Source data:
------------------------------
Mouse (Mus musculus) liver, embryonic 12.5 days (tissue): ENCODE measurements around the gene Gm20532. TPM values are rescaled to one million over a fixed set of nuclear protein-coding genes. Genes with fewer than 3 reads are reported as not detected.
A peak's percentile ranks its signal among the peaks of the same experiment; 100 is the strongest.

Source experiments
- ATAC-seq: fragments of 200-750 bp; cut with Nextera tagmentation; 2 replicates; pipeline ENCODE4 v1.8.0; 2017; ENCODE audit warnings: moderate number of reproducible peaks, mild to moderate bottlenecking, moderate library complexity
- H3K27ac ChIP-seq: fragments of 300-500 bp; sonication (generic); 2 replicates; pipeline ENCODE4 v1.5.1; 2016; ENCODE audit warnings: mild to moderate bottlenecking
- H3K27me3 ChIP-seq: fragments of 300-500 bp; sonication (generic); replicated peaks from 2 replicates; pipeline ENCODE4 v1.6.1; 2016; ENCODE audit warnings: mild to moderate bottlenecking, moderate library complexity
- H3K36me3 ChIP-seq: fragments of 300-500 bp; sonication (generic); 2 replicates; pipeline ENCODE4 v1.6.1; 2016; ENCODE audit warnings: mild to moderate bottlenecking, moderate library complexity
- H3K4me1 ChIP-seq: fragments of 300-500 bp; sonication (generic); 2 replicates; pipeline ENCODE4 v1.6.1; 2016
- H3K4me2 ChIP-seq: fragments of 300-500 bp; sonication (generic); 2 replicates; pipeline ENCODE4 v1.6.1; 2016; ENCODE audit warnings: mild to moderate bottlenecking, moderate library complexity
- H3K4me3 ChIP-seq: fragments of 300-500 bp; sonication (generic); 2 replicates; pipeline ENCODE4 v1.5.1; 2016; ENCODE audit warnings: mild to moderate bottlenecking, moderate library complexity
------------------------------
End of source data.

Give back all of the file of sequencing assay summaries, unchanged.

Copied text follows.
Mouse (Mus musculus) liver, embryonic 12.5 days (tissue): ENCODE measurements around the gene Gm20532. TPM values are rescaled to one million over a fixed set of nuclear protein-coding genes. Genes with fewer than 3 reads are reported as not detected.
A peak's percentile ranks its signal among the peaks of the same experiment; 100 is the strongest.

Source experiments
- ATAC-seq: fragments of 200-750 bp; cut with Nextera tagmentation; 2 replicates; pipeline ENCODE4 v1.8.0; 2017; ENCODE audit warnings: moderate number of reproducible peaks, mild to moderate bottlenecking, moderate library complexity
- H3K27ac ChIP-seq: fragments of 300-500 bp; sonication (generic); 2 replicates; pipeline ENCODE4 v1.5.1; 2016; ENCODE audit warnings: mild to moderate bottlenecking
- H3K27me3 ChIP-seq: fragments of 300-500 bp; sonication (generic); replicated peaks from 2 replicates; pipeline ENCODE4 v1.6.1; 2016; ENCODE audit warnings: mild to moderate bottlenecking, moderate library complexity
- H3K36me3 ChIP-seq: fragments of 300-500 bp; sonication (generic); 2 replicates; pipeline ENCODE4 v1.6.1; 2016; ENCODE audit warnings: mild to moderate bottlenecking, moderate library complexity
- H3K4me1 ChIP-seq: fragments of 300-500 bp; sonication (generic); 2 replicates; pipeline ENCODE4 v1.6.1; 2016
- H3K4me2 ChIP-seq: fragments of 300-500 bp; sonication (generic); 2 replicates; pipeline ENCODE4 v1.6.1; 2016; ENCODE audit warnings: mild to moderate bottlenecking, moderate library complexity
- H3K4me3 ChIP-seq: fragments of 300-500 bp; sonication (generic); 2 replicates; pipeline ENCODE4 v1.5.1; 2016; ENCODE audit warnings: mild to moderate bottlenecking, moderate library complexity